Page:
OSU Supports DACA Students
"Oklahoma State University urges Congress to move quickly and take away the uncertainty created by the DACA ruling. We have several DACA students, and I am pleased to see the strong support they have received from across our campus community. We are doing what we can to support them and provide what resources we can. Our DACA students are fine students, they don’t get any aid and they work hard. I think they will make great members of our society. They were brought to the United States as minors through no decision of their own. Many were so young the United States is the only home they have known. We need to make sure they can continue to pursue their American dream.”
- Burns Hargis, OSU President
What is DACA?
Daca is a federal government program created in 2012 under Barack Obama to allow people brought to the US illegally as children the temporary right to live, study and work in America. It's a kind of administrative relief from deportation. Those applying are vetted for any criminal history or threat to national security and must be students or have completed school or military service. If they pass vetting, action to deport them is deferred for two years, with a chance to renew, and they become eligible for basics like a driving license, college enrollment or a work permit. The purpose of DACA is to protect eligible immigrant youth who came to the United States when they were children from deportation. DACA gives young undocumented immigrants: 1) protection from deportation and 2) a work permit.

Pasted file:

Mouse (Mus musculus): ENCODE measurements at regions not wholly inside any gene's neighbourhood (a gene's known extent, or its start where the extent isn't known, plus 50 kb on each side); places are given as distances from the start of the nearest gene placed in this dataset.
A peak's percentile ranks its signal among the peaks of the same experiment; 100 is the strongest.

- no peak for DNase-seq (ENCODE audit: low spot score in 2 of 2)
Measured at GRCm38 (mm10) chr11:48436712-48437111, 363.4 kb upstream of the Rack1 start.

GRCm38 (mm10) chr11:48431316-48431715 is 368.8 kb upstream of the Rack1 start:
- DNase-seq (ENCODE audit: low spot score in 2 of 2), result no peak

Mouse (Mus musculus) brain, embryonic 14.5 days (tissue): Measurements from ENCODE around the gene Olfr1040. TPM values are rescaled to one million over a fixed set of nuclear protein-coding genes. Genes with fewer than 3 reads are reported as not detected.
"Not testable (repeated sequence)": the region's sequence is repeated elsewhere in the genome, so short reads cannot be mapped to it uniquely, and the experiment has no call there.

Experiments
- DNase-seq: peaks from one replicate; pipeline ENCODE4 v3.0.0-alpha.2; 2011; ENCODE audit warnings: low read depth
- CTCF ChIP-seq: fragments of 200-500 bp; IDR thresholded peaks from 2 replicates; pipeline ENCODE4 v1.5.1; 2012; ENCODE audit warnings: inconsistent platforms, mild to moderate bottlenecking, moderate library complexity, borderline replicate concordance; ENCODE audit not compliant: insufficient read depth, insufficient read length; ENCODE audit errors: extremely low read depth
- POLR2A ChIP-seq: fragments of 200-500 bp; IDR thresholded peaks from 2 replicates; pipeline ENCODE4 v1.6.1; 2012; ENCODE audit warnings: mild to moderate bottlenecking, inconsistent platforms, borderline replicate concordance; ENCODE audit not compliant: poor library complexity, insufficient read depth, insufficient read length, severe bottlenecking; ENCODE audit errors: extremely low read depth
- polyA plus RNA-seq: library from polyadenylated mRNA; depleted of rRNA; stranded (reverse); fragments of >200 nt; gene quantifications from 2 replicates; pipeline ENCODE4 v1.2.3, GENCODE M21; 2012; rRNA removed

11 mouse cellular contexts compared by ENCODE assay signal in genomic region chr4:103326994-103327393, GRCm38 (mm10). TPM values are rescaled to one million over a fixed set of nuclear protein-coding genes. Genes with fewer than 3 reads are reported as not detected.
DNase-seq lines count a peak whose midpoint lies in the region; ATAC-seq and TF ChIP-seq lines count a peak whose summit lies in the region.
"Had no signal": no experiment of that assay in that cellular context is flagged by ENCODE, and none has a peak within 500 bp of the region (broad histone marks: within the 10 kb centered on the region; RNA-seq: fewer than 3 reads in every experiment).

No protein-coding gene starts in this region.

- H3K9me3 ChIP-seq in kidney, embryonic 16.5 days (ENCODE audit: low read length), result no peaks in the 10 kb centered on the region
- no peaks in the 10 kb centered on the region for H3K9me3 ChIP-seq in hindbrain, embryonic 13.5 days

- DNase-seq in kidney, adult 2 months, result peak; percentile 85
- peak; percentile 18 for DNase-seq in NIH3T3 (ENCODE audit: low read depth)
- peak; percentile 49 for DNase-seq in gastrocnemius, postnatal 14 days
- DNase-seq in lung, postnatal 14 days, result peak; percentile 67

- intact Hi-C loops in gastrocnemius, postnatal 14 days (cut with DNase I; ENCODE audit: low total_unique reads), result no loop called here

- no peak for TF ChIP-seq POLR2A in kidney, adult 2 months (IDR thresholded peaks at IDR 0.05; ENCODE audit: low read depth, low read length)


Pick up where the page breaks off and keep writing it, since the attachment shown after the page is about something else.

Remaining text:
What Are The Requirements for DACA?
- You were under 31 years old as of June 15, 2012;
- You first came to the United States before your 16th birthday;
- You have lived continuously in the United States from June 15, 2007 until the present;
- You were physically present in the United States on June 15, 2012, or your lawful status expired as of June 15, 2012;
- You are currently studying, or you graduated from high school or earned a certificate of completion of high school or GED, or have been honorably discharged from the Coast Guard or military (technical and trade school completion also qualifies); and
- You have not been convicted of a felony, certain significant misdemeanors (including a single DUI), or three or more misdemeanors of any kind. Consult with an attorney about any contact you have had with law enforcement or immigration authorities.